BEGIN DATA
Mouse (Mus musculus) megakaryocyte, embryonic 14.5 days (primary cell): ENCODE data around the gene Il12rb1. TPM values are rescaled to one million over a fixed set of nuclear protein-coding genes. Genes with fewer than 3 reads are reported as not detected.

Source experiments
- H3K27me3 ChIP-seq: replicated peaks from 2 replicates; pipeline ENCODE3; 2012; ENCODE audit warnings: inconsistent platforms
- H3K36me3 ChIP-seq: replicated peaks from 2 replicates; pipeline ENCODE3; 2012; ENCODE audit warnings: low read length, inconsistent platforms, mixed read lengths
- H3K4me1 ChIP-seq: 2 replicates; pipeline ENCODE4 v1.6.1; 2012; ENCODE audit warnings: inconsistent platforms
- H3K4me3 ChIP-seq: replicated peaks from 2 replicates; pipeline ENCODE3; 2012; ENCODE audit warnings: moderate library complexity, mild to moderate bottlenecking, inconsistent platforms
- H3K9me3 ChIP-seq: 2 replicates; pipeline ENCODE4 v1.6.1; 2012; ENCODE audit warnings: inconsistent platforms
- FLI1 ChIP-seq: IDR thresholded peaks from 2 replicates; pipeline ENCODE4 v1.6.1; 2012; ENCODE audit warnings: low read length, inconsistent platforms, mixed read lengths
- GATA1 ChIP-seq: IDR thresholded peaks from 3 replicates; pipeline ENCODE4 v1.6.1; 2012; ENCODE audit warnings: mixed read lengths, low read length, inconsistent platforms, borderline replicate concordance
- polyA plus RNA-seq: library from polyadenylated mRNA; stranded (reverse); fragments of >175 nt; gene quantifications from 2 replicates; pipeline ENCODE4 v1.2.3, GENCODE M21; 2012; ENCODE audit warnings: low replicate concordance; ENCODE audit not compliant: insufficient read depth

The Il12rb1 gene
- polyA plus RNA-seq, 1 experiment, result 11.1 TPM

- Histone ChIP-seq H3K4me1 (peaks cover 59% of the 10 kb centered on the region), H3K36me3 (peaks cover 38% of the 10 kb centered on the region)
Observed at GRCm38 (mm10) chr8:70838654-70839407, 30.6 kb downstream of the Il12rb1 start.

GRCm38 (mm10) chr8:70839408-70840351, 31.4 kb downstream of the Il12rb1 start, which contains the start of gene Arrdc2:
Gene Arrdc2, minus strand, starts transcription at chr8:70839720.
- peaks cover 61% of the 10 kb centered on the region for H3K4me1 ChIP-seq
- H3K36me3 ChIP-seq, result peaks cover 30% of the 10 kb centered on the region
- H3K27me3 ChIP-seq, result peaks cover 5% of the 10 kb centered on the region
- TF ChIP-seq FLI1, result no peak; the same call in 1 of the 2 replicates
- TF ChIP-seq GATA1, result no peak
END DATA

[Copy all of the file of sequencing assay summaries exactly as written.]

Mouse (Mus musculus) megakaryocyte, embryonic 14.5 days (primary cell): ENCODE data around the gene Il12rb1. TPM values are rescaled to one million over a fixed set of nuclear protein-coding genes. Genes with fewer than 3 reads are reported as not detected.

Source experiments
- H3K27me3 ChIP-seq: replicated peaks from 2 replicates; pipeline ENCODE3; 2012; ENCODE audit warnings: inconsistent platforms
- H3K36me3 ChIP-seq: replicated peaks from 2 replicates; pipeline ENCODE3; 2012; ENCODE audit warnings: low read length, inconsistent platforms, mixed read lengths
- H3K4me1 ChIP-seq: 2 replicates; pipeline ENCODE4 v1.6.1; 2012; ENCODE audit warnings: inconsistent platforms
- H3K4me3 ChIP-seq: replicated peaks from 2 replicates; pipeline ENCODE3; 2012; ENCODE audit warnings: moderate library complexity, mild to moderate bottlenecking, inconsistent platforms
- H3K9me3 ChIP-seq: 2 replicates; pipeline ENCODE4 v1.6.1; 2012; ENCODE audit warnings: inconsistent platforms
- FLI1 ChIP-seq: IDR thresholded peaks from 2 replicates; pipeline ENCODE4 v1.6.1; 2012; ENCODE audit warnings: low read length, inconsistent platforms, mixed read lengths
- GATA1 ChIP-seq: IDR thresholded peaks from 3 replicates; pipeline ENCODE4 v1.6.1; 2012; ENCODE audit warnings: mixed read lengths, low read length, inconsistent platforms, borderline replicate concordance
- polyA plus RNA-seq: library from polyadenylated mRNA; stranded (reverse); fragments of >175 nt; gene quantifications from 2 replicates; pipeline ENCODE4 v1.2.3, GENCODE M21; 2012; ENCODE audit warnings: low replicate concordance; ENCODE audit not compliant: insufficient read depth

The Il12rb1 gene
- polyA plus RNA-seq, 1 experiment, result 11.1 TPM

- Histone ChIP-seq H3K4me1 (peaks cover 59% of the 10 kb centered on the region), H3K36me3 (peaks cover 38% of the 10 kb centered on the region)
Observed at GRCm38 (mm10) chr8:70838654-70839407, 30.6 kb downstream of the Il12rb1 start.

GRCm38 (mm10) chr8:70839408-70840351, 31.4 kb downstream of the Il12rb1 start, which contains the start of gene Arrdc2:
Gene Arrdc2, minus strand, starts transcription at chr8:70839720.
- peaks cover 61% of the 10 kb centered on the region for H3K4me1 ChIP-seq
- H3K36me3 ChIP-seq, result peaks cover 30% of the 10 kb centered on the region
- H3K27me3 ChIP-seq, result peaks cover 5% of the 10 kb centered on the region
- TF ChIP-seq FLI1, result no peak; the same call in 1 of the 2 replicates
- TF ChIP-seq GATA1, result no peak